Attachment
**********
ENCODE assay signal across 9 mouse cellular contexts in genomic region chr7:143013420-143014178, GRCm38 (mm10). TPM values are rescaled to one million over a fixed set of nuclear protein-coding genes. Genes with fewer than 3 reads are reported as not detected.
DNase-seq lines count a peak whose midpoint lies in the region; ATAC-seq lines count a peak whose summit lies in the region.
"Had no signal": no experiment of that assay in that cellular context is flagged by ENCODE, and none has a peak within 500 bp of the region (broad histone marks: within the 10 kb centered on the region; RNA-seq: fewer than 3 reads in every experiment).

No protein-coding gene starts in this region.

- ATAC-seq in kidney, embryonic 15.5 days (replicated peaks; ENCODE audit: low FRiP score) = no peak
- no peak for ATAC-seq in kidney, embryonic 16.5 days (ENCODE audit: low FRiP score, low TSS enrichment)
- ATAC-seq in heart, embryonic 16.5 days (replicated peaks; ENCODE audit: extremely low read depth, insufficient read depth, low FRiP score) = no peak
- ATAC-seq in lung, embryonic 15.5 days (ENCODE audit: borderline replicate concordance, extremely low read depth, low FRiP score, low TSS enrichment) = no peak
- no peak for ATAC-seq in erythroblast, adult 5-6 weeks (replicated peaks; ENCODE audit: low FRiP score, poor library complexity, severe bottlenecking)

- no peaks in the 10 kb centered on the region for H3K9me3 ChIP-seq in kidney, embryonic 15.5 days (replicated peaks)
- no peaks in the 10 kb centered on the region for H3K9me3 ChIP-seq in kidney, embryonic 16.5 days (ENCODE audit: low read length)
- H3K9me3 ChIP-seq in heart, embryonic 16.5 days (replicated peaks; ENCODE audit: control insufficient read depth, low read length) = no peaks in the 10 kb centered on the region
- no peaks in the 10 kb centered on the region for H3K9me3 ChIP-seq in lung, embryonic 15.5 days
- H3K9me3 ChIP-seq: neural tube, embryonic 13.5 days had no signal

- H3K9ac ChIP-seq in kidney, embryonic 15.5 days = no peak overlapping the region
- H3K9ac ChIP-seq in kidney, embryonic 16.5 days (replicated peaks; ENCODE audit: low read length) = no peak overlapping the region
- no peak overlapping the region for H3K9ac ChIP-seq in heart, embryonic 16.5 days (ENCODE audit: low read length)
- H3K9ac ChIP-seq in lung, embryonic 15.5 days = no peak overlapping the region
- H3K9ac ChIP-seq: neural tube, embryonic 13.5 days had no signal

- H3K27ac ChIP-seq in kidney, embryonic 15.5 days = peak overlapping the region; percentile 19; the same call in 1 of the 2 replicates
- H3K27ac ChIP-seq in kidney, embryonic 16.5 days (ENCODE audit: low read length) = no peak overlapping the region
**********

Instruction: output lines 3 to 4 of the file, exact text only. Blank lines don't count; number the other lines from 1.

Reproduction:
"Had no signal": no experiment of that assay in that cellular context is flagged by ENCODE, and none has a peak within 500 bp of the region (broad histone marks: within the 10 kb centered on the region; RNA-seq: fewer than 3 reads in every experiment).

No protein-coding gene starts in this region.